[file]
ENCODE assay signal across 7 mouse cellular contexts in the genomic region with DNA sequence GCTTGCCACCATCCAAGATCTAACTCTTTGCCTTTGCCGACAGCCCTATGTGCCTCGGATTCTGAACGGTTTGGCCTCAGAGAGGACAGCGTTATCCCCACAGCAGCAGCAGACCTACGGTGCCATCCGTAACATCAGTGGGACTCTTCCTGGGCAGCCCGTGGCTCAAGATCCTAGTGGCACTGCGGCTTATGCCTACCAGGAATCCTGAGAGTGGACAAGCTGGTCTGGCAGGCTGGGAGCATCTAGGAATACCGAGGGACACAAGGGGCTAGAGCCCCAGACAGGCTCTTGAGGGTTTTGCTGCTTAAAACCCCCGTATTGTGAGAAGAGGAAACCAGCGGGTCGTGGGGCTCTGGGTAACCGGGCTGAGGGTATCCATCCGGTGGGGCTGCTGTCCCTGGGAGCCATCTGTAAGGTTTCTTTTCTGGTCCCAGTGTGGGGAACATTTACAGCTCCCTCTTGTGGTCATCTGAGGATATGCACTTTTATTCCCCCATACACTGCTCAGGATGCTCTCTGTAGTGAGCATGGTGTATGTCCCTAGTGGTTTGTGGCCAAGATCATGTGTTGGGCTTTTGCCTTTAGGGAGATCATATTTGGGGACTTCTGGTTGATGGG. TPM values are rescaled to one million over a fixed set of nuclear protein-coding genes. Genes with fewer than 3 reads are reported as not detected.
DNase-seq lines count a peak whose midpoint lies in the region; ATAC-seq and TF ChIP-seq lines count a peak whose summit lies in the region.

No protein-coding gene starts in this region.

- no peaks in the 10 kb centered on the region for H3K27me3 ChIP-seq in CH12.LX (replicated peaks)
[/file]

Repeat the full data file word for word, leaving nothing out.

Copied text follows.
ENCODE assay signal across 7 mouse cellular contexts in the genomic region with DNA sequence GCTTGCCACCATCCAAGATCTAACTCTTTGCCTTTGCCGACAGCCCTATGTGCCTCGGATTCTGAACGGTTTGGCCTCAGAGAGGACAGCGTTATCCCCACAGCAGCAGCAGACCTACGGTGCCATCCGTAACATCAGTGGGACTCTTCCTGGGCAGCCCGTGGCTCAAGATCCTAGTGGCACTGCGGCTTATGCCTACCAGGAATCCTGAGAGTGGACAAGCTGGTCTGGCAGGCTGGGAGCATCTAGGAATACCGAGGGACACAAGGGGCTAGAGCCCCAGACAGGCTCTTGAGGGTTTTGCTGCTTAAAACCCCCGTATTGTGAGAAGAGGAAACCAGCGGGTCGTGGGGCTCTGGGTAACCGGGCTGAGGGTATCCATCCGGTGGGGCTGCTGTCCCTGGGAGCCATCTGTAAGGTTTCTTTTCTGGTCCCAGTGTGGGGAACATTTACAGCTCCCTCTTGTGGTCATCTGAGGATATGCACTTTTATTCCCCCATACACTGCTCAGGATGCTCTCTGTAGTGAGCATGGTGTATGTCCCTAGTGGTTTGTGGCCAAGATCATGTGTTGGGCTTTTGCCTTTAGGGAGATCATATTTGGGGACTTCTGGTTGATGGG. TPM values are rescaled to one million over a fixed set of nuclear protein-coding genes. Genes with fewer than 3 reads are reported as not detected.
DNase-seq lines count a peak whose midpoint lies in the region; ATAC-seq and TF ChIP-seq lines count a peak whose summit lies in the region.

No protein-coding gene starts in this region.

- no peaks in the 10 kb centered on the region for H3K27me3 ChIP-seq in CH12.LX (replicated peaks)